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The Decline of Class Voting in Sweden 1968–2014: Reconsiderations, Explanations and the Role of the New Middle Class

Doctoral thesis
Authors Erik Vestin
Date of public defense 2019-06-07
ISBN 978-91-7833-483-4
Publication year 2019
Published at Department of Political Science
Language en
Keywords voting behavior, political attitudes, social class, class voting, dealignment, realignment, generational replacement, work logics, swing voter
Subject categories History, Political Science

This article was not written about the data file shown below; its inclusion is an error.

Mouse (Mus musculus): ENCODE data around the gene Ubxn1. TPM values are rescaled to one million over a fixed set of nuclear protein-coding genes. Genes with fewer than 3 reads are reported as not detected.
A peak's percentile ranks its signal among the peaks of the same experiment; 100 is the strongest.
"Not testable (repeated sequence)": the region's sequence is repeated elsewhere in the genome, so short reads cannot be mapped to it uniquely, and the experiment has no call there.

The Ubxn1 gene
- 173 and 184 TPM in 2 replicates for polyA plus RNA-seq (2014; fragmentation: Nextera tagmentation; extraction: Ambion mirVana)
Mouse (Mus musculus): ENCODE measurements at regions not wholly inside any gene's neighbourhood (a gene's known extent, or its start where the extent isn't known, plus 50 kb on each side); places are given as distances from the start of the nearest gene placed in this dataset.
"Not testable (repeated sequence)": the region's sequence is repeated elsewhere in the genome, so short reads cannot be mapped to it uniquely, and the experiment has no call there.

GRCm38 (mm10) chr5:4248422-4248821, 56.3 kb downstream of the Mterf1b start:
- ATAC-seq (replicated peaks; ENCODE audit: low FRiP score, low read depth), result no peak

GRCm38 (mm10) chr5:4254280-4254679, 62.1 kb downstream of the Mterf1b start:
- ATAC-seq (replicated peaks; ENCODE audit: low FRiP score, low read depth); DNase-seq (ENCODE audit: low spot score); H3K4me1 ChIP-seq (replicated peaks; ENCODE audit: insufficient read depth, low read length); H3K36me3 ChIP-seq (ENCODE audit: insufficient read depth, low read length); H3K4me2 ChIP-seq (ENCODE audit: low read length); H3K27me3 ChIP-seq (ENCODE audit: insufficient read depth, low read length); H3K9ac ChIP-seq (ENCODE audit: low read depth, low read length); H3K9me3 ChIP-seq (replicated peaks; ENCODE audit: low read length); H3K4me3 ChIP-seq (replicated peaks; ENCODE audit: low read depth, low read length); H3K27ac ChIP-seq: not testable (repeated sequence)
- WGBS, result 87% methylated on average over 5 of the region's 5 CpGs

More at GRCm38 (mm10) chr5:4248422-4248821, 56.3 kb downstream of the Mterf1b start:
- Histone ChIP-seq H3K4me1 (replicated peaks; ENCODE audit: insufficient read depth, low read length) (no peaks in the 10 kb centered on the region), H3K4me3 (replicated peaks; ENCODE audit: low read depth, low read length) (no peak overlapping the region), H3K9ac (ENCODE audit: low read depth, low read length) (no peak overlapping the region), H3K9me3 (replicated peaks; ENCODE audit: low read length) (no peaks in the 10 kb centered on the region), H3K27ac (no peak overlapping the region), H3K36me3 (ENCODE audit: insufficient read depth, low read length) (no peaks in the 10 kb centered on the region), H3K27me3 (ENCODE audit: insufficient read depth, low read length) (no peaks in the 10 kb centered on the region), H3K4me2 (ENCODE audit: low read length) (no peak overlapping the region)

Class voting has been one of the most wide-spread and persistent patterns of voting behavior in Western democracies throughout the 20th century. Understanding its decline is an important part of understanding the current political situation. This thesis contributes to this with four studies of class and politics at the mass level, employing the surveys of the Swedish National Election Studies program. The trend of decline in class voting has been interpreted in many different ways. Two major strands of interpretation can be summarized with the terms dealignment and realignment. The first holds that the ties between the socio-economic structure and the political parties are on their way towards general dissolution. The second holds that a new order is coming to replace the old one. The first two studies look into the central predictions or assumptions of a specific variant of the realignment interpretation, namely the new class schema by Swiss scholar Daniel Oesch, centered in a typology of work logics. The results show that the historical predictions of increasing explanatory power are not borne out. Indeed, the development in class voting according to the Oesch schema, is remarkably similar to the one we see in a traditional schema. In addition, the causal effects of work logics claimed by Oesch and others do not turn up when tested with panel data and a stronger identification strategy than earlier studies. Individuals that change occupation do not change their political attitudes in accordance with the theoretical expectations. The later studies engage in debates within the dealignment literature. The major argument in these studies is that the last generation of class research has put a considerable emphasis on the contemporary situation in society, and forgotten about generational replacement as a possible mechanism for political change. One of the studies shows that generational replacement better explains the historical decline of class voting in Sweden than does the often-assumed ideological convergence between the parties. The last article studies swing voters (i.e. voters that consider voting for either of the the major political blocs) and finds, contrary to several different theoretical expectations, that this group does not consist of voters from the middle class to any disproportionate extent. The increase in swing voters is thus not a function of an increasing share of middle class voters without clear political alignments, but rather something that happens throughout the class structure.

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